Seepex cavity pumps offer the ability to handle a higher percentage of dewatered sludge. DAF operators are able to remove more water at the plant site, resulting in lower transportation costs and lower dewatering costs at the rendering plants. Replacing existing pumps with seepex has resulted in average moisture reductions of 25% at plants. Companies typically lower their moisture content from 80% to 60% when seepex pumps are introduced.

Advantages in Action

Take, for example, the pumps used at a poultry processing plant in Alabama. The plant’s wastewater treatment facility uses two separate DAF clarifiers to remove suspended solids, fat and grease from the water. Air-operated double diaphragm pumps were used to transfer the flocculated sludge to the tanker trucks. At the time, moisture content levels were 80%.

Two constraints prohibited the company from obtaining an optimal moisture content of 60%. The first was retention time in the hopper. Due to incoming flow from the plant, the DAF sludge had a retention time limit in the hopper that did not allow it to reach moisture levels below 80%. The solution was to transfer the product to the tanker truck, where the sludge could be retained while being filled and for some time after that before leaving the plant. The theory was that the floc would continue to build and water could be drained from a valve at the bottom of the trailer. The second constraint—the air-operated double diaphragm pump— prevented this from occurring due to high shear rates from the pump. When the tanker valve was opened to drain the water, the sheared floc flowed out as well.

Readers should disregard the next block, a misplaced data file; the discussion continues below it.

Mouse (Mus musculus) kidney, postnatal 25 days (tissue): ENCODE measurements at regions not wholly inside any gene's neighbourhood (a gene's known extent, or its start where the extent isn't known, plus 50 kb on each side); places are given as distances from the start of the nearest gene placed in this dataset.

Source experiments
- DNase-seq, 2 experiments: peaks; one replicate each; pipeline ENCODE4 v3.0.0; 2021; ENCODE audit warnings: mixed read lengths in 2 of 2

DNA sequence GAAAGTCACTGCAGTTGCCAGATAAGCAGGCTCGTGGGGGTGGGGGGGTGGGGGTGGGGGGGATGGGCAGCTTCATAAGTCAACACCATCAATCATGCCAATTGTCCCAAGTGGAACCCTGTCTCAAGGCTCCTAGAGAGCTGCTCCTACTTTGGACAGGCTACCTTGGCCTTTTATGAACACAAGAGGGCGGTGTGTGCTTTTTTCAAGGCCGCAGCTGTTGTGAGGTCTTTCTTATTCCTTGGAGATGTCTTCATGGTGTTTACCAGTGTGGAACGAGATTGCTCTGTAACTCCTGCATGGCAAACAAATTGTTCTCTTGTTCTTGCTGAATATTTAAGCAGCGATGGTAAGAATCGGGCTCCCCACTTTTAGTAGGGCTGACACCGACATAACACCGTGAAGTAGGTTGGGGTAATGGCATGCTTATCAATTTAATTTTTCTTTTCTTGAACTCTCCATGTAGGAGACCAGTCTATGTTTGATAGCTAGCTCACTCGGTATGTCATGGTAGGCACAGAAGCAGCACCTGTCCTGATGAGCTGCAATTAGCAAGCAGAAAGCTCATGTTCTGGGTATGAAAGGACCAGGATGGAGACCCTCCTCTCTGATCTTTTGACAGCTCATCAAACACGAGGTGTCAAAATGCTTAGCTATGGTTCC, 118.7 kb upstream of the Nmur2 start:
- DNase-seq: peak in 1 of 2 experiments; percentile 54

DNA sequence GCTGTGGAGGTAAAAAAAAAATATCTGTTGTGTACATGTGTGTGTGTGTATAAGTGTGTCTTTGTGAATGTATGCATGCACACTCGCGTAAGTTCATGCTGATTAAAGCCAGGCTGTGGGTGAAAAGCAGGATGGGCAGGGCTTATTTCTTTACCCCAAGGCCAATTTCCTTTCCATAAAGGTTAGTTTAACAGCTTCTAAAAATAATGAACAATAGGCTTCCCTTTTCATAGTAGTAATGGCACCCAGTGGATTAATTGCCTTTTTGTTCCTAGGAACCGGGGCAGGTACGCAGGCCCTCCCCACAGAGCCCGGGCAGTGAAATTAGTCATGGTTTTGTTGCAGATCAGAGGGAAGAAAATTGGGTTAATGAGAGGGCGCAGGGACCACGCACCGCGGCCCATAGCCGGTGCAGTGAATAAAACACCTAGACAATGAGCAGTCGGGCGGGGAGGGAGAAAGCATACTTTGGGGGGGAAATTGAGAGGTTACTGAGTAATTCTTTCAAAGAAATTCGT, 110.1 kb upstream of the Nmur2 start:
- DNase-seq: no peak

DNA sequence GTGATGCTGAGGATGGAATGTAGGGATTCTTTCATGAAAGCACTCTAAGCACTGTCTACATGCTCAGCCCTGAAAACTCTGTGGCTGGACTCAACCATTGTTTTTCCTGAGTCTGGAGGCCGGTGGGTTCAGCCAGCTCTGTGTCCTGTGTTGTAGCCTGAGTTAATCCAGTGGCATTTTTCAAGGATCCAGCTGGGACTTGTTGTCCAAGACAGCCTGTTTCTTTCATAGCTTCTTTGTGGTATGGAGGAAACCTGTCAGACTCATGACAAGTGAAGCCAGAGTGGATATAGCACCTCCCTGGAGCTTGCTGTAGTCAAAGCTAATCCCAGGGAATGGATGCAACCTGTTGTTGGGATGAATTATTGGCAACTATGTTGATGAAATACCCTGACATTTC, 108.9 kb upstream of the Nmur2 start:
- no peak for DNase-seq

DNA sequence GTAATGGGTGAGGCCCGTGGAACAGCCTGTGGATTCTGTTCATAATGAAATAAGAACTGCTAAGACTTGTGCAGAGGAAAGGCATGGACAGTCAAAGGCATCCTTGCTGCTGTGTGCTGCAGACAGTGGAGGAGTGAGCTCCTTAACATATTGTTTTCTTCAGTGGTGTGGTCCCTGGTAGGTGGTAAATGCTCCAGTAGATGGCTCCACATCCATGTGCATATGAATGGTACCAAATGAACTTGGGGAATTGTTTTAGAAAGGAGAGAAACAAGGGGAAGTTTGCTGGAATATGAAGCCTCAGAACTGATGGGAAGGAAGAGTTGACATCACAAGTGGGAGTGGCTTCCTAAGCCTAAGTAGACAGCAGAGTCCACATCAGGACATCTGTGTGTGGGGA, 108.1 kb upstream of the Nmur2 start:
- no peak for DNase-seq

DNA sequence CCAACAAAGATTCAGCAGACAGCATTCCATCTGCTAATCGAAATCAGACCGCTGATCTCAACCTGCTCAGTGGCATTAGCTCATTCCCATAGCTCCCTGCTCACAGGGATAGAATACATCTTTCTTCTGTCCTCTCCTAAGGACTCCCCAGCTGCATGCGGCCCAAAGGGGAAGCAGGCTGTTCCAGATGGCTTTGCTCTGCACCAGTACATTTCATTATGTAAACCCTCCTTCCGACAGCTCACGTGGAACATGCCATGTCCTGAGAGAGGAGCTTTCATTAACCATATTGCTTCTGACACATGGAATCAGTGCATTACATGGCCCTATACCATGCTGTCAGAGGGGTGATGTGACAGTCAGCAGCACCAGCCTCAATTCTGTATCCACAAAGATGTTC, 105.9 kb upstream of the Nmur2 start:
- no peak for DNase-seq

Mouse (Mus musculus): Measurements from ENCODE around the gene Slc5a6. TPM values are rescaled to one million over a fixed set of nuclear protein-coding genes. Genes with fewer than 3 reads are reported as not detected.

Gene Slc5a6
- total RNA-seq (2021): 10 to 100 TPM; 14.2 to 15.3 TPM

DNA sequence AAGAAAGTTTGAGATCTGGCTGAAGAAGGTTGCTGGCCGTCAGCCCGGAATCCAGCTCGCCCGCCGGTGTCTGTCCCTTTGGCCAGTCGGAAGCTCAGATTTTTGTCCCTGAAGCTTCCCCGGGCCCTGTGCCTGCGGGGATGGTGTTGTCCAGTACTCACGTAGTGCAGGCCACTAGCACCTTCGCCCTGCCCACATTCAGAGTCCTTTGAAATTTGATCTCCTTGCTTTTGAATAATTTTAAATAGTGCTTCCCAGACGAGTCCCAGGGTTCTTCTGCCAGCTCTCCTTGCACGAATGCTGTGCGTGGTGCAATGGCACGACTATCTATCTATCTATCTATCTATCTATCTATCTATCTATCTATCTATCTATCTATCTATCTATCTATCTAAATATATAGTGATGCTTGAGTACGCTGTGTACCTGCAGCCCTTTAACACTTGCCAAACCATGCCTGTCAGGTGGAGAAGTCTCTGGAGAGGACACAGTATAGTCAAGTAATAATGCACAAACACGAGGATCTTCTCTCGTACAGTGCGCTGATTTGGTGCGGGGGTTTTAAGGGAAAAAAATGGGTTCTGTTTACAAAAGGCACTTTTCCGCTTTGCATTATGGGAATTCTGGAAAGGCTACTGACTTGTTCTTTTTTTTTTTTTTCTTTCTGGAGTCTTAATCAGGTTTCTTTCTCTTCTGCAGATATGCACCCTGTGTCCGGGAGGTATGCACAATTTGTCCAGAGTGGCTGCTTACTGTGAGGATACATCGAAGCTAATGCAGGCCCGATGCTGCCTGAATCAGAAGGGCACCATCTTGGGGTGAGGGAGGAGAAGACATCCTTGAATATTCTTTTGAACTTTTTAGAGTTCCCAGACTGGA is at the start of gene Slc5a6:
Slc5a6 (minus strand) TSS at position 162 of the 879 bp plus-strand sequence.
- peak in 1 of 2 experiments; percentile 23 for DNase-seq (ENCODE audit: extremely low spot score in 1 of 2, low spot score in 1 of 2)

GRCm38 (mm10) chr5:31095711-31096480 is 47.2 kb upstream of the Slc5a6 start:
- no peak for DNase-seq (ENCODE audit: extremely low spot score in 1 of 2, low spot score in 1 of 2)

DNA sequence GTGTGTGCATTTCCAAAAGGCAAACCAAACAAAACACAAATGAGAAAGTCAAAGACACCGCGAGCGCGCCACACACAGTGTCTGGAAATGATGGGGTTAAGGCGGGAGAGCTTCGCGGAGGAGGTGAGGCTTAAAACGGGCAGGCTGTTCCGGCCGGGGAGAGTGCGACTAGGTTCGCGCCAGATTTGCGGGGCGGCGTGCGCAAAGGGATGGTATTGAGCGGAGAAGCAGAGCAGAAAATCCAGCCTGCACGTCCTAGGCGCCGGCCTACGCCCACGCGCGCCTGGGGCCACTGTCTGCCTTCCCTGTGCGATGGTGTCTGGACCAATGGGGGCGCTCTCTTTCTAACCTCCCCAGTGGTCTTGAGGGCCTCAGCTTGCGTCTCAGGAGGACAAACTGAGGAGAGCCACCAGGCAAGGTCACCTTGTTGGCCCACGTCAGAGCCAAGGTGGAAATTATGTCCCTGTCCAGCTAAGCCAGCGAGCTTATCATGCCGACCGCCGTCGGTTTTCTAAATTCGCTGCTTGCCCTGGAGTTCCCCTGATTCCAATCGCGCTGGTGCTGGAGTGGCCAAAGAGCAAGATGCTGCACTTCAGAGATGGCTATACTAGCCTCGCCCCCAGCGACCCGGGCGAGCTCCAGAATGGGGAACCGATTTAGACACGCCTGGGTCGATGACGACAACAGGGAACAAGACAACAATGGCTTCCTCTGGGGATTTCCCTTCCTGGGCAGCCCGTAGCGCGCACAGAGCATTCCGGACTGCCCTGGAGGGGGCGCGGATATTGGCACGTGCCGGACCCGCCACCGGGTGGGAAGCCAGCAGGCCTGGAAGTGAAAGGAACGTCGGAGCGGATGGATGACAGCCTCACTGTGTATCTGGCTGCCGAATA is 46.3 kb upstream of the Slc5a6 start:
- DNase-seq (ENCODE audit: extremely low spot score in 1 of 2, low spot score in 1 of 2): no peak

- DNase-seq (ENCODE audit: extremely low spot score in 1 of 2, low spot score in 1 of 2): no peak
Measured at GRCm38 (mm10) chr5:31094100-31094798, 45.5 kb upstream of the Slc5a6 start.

The company called upon a local seepex distributor to provide a solution to the problem. The distributor provided two model 17-6L seepex pumps with TSE dry-running protection. With progressive cavity design and 6-L geometry, the pumps were able to transfer the flocculated DAF sludge to the tanker truck with virtually no shear. The company was able to achieve extra dewatering retention time in the trailer. When the drain valve was opened to remove water, the indication was that the sludge remained in a floc inside the trailer.

The wastewater operators are now able to achieve 60% moisture content, and they are saving $4,000 per week in dehydrating charges from the rendering plant. The return on investment was less than one month.

There are also exclusive cost savings associated with maintenance. The TSE dry-running protection device is an important feature because in most plants, the DAF hoppers are emptied on a batch basis. Pumps face the possibility of running dry after batch transfer unless a level indicator is installed. Another benefit is that the 6-L geometry provides lower sliding velocities between the rotor and stator. The result is longer stator wear life.

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About the Author

David Heigl